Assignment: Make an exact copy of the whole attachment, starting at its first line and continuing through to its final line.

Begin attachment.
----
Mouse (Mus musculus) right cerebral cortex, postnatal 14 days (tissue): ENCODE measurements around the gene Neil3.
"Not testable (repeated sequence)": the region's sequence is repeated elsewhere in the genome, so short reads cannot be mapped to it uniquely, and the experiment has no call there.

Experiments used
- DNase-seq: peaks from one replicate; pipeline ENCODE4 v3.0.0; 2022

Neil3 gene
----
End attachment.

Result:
Mouse (Mus musculus) right cerebral cortex, postnatal 14 days (tissue): ENCODE measurements around the gene Neil3.
"Not testable (repeated sequence)": the region's sequence is repeated elsewhere in the genome, so short reads cannot be mapped to it uniquely, and the experiment has no call there.

Experiments used
- DNase-seq: peaks from one replicate; pipeline ENCODE4 v3.0.0; 2022

Neil3 gene